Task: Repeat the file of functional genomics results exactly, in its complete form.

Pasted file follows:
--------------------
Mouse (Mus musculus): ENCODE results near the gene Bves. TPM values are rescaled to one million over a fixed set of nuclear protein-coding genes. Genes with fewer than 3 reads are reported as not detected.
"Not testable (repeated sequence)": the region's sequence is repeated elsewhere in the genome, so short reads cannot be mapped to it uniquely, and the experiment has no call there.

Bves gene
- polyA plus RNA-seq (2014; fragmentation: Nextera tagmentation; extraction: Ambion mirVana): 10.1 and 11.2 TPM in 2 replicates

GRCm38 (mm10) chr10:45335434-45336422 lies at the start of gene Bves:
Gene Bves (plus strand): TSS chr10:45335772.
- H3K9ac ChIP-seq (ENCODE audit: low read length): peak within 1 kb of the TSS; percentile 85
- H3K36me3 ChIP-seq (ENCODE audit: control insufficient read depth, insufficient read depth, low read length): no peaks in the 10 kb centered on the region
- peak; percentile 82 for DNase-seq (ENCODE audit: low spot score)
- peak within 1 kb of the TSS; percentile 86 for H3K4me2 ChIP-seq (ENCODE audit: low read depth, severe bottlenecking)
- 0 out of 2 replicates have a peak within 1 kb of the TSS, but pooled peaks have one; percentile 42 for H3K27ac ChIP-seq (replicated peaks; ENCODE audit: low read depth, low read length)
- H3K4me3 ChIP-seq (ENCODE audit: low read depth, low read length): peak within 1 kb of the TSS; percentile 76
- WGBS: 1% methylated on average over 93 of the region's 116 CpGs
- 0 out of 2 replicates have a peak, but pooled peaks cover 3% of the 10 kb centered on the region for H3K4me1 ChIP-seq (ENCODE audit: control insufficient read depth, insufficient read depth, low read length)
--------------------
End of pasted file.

Mouse (Mus musculus): ENCODE results near the gene Bves. TPM values are rescaled to one million over a fixed set of nuclear protein-coding genes. Genes with fewer than 3 reads are reported as not detected.
"Not testable (repeated sequence)": the region's sequence is repeated elsewhere in the genome, so short reads cannot be mapped to it uniquely, and the experiment has no call there.

Bves gene
- polyA plus RNA-seq (2014; fragmentation: Nextera tagmentation; extraction: Ambion mirVana): 10.1 and 11.2 TPM in 2 replicates

GRCm38 (mm10) chr10:45335434-45336422 lies at the start of gene Bves:
Gene Bves (plus strand): TSS chr10:45335772.
- H3K9ac ChIP-seq (ENCODE audit: low read length): peak within 1 kb of the TSS; percentile 85
- H3K36me3 ChIP-seq (ENCODE audit: control insufficient read depth, insufficient read depth, low read length): no peaks in the 10 kb centered on the region
- peak; percentile 82 for DNase-seq (ENCODE audit: low spot score)
- peak within 1 kb of the TSS; percentile 86 for H3K4me2 ChIP-seq (ENCODE audit: low read depth, severe bottlenecking)
- 0 out of 2 replicates have a peak within 1 kb of the TSS, but pooled peaks have one; percentile 42 for H3K27ac ChIP-seq (replicated peaks; ENCODE audit: low read depth, low read length)
- H3K4me3 ChIP-seq (ENCODE audit: low read depth, low read length): peak within 1 kb of the TSS; percentile 76
- WGBS: 1% methylated on average over 93 of the region's 116 CpGs
- 0 out of 2 replicates have a peak, but pooled peaks cover 3% of the 10 kb centered on the region for H3K4me1 ChIP-seq (ENCODE audit: control insufficient read depth, insufficient read depth, low read length)